Some days you won’t feel like getting out of bed to meet yourself on your mat or your meditation cushion.

Some days you won’t want to look in the mirror of your life choices to experience the veracity of how they are affecting you. Yet, when you do begin to clean the dust off your inner mirror through a regular practice, you will feel better for it...

Practice. Serve. Love. Repeat.

Try getting up and practicing without anyone watching, without fancy clothes or your favorite mat, without any goal in mind except to sink deeper into your own present moment awareness of breath. Practice as best you can on any given day, regardless of how you feel or how you look—this is the yoga.

I believe that there is one way to wade through all the distracting illusions that deceptively disguise themselves as yoga and that is to go deeper into our own personal sadhana, spiritual practice..."

What Harmony says here really speaks to me because most of the time, I practice by myself at home; I can probably count on the fingers of one hand the number of days I have practiced with other people in the past year (most of these few days occurs during the times when I travel to attend workshops with senior teachers). And I definitely do not wear fancy clothes when I practice; in fact, I typically practice in my briefs (TMI? My apologies...). I mean, really, why even bother to put on yoga shorts when nobody's watching?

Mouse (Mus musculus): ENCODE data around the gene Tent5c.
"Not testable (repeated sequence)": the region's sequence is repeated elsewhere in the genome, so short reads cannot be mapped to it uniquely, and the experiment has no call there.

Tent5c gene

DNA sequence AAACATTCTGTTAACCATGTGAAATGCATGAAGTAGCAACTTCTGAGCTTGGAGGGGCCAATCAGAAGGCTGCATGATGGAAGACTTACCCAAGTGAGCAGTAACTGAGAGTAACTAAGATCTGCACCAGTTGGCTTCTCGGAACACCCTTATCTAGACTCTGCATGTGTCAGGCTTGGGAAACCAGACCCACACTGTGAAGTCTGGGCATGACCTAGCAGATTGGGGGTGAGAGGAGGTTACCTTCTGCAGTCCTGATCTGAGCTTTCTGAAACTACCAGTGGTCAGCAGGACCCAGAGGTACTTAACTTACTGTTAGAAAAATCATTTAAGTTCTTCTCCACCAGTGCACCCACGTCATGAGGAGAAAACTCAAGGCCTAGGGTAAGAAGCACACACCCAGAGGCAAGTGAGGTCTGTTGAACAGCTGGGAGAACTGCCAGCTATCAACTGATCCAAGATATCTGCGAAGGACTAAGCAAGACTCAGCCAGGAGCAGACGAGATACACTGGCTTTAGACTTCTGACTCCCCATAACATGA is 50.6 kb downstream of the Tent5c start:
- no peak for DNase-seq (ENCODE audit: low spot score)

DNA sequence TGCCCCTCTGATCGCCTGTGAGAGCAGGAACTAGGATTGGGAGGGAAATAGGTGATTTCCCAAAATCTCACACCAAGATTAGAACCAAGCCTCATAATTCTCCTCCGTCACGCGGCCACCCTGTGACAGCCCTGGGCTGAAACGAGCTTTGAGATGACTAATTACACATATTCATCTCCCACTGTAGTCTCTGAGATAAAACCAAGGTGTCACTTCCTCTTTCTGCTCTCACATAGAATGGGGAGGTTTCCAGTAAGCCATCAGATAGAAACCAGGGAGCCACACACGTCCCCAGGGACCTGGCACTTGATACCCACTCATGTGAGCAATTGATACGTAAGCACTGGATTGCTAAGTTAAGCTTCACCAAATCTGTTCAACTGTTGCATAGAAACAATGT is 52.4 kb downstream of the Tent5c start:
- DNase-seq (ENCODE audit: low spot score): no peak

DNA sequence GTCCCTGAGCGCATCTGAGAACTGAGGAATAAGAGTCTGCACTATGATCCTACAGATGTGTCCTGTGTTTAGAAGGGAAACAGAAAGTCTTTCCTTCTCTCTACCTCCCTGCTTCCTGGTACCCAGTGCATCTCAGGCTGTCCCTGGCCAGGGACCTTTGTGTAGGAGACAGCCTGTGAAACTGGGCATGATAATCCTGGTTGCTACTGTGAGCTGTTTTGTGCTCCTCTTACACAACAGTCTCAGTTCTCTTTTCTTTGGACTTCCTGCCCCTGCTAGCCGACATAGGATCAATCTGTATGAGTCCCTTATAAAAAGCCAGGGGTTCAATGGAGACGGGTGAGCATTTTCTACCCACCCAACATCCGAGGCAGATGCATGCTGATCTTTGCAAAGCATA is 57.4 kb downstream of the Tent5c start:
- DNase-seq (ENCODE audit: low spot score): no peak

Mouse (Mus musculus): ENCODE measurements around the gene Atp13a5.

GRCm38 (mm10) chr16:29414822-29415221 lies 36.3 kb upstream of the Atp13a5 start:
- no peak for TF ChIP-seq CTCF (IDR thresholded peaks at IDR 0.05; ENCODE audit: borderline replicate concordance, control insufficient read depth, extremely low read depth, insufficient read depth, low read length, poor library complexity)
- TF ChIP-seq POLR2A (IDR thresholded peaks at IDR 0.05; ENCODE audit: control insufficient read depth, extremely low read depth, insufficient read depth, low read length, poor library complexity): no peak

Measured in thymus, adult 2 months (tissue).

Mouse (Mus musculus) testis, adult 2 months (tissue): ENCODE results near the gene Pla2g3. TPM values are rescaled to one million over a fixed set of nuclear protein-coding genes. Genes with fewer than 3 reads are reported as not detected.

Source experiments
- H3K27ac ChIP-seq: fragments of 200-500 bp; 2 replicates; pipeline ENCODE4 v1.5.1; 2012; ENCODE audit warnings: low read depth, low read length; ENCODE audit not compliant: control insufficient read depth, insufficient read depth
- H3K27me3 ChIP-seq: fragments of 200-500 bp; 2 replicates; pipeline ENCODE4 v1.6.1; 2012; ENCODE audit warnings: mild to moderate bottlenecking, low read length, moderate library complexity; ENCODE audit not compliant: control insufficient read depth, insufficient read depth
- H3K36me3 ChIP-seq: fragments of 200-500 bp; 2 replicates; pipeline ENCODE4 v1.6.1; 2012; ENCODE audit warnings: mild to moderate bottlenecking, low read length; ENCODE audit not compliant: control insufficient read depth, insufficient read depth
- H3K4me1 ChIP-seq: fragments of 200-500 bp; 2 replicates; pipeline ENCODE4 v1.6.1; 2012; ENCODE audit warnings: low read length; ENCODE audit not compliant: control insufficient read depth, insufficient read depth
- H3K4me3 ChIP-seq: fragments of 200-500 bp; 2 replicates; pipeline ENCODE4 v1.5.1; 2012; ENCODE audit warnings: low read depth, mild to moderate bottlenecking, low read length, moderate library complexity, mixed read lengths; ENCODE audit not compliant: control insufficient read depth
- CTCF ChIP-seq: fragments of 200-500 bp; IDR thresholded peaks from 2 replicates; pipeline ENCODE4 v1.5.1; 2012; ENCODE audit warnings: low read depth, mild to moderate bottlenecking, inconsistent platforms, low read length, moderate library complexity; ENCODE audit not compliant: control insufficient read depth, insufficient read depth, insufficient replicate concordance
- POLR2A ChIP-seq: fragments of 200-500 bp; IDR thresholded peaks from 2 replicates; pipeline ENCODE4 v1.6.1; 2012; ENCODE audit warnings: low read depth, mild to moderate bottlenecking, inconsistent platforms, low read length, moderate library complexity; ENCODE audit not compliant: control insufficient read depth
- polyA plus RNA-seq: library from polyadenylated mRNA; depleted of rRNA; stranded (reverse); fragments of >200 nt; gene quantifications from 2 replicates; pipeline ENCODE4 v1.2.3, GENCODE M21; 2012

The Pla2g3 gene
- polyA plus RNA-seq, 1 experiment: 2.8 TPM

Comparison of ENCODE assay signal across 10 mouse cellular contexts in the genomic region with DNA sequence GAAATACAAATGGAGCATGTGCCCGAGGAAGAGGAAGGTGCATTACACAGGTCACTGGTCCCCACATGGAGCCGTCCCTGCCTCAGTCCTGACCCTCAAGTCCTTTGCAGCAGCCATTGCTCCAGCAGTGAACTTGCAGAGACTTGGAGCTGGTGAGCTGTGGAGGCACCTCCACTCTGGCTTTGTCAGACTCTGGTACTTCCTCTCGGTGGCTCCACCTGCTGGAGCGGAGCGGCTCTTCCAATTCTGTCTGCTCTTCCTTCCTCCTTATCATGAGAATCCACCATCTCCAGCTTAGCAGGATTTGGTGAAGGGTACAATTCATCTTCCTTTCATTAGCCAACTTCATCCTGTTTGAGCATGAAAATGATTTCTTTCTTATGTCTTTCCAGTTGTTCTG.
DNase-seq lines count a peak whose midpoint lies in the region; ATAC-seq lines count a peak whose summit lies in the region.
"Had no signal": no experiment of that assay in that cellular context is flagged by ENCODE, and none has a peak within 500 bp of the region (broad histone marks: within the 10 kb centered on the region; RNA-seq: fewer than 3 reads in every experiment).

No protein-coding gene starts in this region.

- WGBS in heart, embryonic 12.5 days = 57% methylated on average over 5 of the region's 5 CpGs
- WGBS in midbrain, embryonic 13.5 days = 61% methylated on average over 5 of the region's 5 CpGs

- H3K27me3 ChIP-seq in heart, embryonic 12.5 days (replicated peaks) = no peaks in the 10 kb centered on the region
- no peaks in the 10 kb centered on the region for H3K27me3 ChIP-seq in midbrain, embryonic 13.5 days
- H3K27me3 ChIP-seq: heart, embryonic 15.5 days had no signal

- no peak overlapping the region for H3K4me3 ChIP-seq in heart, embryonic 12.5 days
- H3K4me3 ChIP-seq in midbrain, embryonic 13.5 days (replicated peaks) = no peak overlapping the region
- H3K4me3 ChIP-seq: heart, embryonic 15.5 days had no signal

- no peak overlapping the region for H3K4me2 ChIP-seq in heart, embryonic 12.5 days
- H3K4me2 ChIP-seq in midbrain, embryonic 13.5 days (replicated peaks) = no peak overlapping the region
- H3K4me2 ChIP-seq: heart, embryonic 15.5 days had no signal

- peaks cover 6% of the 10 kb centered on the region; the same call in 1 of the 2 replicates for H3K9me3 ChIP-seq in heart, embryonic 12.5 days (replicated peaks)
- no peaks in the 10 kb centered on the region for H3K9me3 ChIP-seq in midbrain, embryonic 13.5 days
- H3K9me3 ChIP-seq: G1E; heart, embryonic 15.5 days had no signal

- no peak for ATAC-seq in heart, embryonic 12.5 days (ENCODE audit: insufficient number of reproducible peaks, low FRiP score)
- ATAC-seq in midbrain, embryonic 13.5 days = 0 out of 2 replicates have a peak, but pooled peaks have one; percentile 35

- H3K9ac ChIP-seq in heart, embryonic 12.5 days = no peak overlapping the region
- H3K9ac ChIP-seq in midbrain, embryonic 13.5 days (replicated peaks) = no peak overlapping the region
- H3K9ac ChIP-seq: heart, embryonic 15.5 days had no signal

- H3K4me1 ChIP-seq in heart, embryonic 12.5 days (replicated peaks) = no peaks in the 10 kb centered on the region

And also, I quite often make myself practice on days when I seriously don't feel like getting on the mat. For instance, last night, a couple of friends from work invited me to their place to hang out and play chess. They proceeded to offer me wine, which I could not resist, and I drank a couple of glasses too many. As you can probably imagine, I felt rather groggy (no hangover, fortunately) when I woke up this morning, and almost fell asleep standing up! I made myself roll out the mat and practice. My body movements felt really sluggish; throughout the standing postures, it felt like I was moving through a thick karmic sludge. But I somehow managed to make myself go through my usual practice (half-primary plus second up to Karandavasana), and definitely felt much better at the end of the whole thing, and was happy that I made myself do it anyway.  

None of any of this is really ground-breaking or earth-shaking; I'm sure most of you out there also have plenty of experience with making yourself practice on days when you just don't want to. But, as Harmony would say, sometimes the obvious is what needs to be said.